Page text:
NCAA scholarship opportunities do exist and many of the Mile High Rowing Club athletes have received either partial or full scholarships to major universities. These scholarship opportunities are far more plentiful for the girls than the boys due to Title 9. Parents need to keep in mind that just because you have a good rower does not necessarily mean that he/she will get a scholarship. Many different factors come into play when college coaches are looking to fill the freshman slots on their teams. The good news is that Rowing offers the best chances (click here for the scholarship report) for a college scholarship than any other sport for both the girls and boys.
The factors that impact the viability of a rowing scholarship for your son or daughter revolve around the rower's performance at regional, district and national regattas as well as 2K erg scores. Indoor regattas and the resulting erg scores are also a good measure of a rower's strength and many coaches look at 2k erg scores as a benchmark for potential rowing performance on the water. NCAA coaches will also look at physical stature of a rower's build. While NCAA coaches tend to prefer tall rowers over short rowers, this decision criteria is often overlooked when regatta or erg scores are good.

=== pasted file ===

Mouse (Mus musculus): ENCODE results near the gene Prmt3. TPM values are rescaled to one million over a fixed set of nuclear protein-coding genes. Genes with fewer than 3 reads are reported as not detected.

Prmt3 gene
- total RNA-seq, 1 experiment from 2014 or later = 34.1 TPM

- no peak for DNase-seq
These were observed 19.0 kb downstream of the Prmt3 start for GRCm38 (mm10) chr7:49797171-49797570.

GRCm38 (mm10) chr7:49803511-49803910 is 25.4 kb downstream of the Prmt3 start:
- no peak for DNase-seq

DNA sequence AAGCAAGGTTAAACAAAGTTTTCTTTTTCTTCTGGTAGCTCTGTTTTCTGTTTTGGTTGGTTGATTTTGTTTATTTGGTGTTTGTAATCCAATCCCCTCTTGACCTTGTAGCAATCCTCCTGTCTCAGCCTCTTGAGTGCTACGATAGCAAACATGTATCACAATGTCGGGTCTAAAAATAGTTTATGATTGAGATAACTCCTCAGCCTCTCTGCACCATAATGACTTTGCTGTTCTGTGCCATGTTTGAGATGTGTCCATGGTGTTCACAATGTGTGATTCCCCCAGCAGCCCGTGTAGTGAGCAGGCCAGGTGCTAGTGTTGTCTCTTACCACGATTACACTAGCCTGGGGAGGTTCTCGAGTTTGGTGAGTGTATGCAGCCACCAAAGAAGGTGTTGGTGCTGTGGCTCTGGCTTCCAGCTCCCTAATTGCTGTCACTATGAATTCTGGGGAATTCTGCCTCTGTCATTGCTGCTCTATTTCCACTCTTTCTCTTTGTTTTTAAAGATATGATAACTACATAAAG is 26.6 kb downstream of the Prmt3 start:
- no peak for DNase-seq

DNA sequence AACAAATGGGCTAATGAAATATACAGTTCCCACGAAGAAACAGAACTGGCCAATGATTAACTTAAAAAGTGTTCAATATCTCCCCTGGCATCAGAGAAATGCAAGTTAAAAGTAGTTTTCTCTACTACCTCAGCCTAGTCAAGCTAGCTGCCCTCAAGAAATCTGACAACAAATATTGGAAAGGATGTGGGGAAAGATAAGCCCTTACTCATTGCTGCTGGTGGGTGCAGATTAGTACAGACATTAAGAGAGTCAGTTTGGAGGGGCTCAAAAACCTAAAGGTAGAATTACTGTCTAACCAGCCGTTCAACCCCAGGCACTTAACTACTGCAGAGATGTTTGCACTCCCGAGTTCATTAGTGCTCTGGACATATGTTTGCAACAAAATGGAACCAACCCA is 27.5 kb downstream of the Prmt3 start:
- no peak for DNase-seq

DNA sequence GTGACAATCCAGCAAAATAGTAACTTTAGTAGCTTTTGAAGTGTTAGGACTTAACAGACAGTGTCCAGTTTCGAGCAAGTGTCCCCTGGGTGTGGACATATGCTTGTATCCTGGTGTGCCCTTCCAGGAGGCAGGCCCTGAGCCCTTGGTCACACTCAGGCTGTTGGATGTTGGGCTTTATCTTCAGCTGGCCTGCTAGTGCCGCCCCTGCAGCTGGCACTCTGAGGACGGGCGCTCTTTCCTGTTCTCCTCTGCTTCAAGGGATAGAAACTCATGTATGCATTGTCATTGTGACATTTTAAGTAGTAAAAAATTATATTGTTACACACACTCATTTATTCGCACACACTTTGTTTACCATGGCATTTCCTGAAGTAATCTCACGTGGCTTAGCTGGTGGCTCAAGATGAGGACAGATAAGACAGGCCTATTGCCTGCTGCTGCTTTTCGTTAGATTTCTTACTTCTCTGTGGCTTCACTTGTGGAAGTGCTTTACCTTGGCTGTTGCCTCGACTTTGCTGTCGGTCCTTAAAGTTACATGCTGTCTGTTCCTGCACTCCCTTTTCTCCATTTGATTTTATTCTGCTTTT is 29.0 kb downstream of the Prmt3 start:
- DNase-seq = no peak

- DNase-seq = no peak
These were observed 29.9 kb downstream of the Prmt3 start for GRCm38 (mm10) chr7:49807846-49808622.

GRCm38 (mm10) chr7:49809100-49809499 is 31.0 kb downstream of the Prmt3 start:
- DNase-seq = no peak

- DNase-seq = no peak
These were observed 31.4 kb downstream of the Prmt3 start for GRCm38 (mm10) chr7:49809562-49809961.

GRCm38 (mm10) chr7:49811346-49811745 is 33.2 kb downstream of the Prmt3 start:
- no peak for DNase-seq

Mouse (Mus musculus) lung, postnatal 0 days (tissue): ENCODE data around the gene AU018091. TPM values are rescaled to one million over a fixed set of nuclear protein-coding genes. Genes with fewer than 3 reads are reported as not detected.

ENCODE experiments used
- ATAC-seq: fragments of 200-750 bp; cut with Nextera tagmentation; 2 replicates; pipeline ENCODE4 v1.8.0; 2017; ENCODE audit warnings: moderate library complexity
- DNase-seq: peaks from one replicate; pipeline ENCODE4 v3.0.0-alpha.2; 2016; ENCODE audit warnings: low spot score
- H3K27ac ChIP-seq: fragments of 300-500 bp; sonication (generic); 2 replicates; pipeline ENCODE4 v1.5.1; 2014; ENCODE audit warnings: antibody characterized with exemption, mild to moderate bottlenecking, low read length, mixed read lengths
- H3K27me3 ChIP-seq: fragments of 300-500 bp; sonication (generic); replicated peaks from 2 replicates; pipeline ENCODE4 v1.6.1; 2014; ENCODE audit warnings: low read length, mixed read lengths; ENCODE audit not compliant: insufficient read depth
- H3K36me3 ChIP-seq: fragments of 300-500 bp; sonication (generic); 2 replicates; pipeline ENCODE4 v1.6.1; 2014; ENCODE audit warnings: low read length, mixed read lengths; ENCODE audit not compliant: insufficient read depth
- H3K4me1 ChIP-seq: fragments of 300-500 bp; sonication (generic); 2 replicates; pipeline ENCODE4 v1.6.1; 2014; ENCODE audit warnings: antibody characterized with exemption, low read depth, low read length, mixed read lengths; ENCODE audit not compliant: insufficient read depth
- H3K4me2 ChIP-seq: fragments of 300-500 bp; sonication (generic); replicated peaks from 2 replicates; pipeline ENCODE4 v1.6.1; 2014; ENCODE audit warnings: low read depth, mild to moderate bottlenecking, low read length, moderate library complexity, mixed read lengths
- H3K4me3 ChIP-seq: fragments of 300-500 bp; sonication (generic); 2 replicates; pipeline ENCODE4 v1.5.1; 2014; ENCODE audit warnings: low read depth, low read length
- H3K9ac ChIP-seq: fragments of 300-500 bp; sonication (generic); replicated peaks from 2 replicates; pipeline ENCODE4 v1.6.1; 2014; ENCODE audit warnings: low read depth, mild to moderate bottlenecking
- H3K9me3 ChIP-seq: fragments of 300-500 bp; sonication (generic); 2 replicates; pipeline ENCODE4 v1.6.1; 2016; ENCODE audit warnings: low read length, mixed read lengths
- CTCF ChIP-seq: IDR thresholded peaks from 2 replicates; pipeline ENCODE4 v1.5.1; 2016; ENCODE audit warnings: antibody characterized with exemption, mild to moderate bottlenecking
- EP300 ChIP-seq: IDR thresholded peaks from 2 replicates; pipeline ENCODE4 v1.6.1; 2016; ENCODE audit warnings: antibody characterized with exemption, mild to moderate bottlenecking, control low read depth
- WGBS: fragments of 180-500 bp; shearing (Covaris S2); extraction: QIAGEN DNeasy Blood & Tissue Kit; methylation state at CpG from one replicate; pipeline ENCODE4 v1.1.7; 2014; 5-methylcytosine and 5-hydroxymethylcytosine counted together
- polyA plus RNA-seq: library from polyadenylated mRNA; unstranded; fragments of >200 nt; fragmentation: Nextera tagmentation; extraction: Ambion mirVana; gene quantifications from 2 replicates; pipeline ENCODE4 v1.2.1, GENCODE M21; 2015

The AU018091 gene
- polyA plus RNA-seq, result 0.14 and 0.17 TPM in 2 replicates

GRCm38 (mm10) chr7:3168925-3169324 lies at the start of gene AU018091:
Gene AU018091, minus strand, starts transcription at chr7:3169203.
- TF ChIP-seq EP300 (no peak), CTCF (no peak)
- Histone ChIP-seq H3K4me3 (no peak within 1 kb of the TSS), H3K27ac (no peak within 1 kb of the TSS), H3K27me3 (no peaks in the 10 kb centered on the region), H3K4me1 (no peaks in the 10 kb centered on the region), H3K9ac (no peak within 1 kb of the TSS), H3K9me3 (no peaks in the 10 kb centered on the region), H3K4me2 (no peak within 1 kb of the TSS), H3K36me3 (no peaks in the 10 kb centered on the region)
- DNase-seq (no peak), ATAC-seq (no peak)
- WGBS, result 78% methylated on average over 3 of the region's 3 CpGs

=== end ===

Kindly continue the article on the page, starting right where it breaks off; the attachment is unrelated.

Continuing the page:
Good grades are very important as part of the scholarship decisions that NCAA coaches make. Most of the top universities for rowing tend to be tough schools to get into. The Ivy League schools are very competitive schools to get into and good grades are very important in addition to being a good rower. Ivy League schools are also a bit different in terms of scholarship opportunities as these schools will provide financial assistance but only on an as-needed basis, which is determined by your family income.
Lastly, coaches will look for a rower who will fit into their system as well as their specific team dynamic. Having good leadership skills and good character traits also play into a coach's decision. In other words, being a good rower and a good person on and off the water will also determine how coaches make their decisions.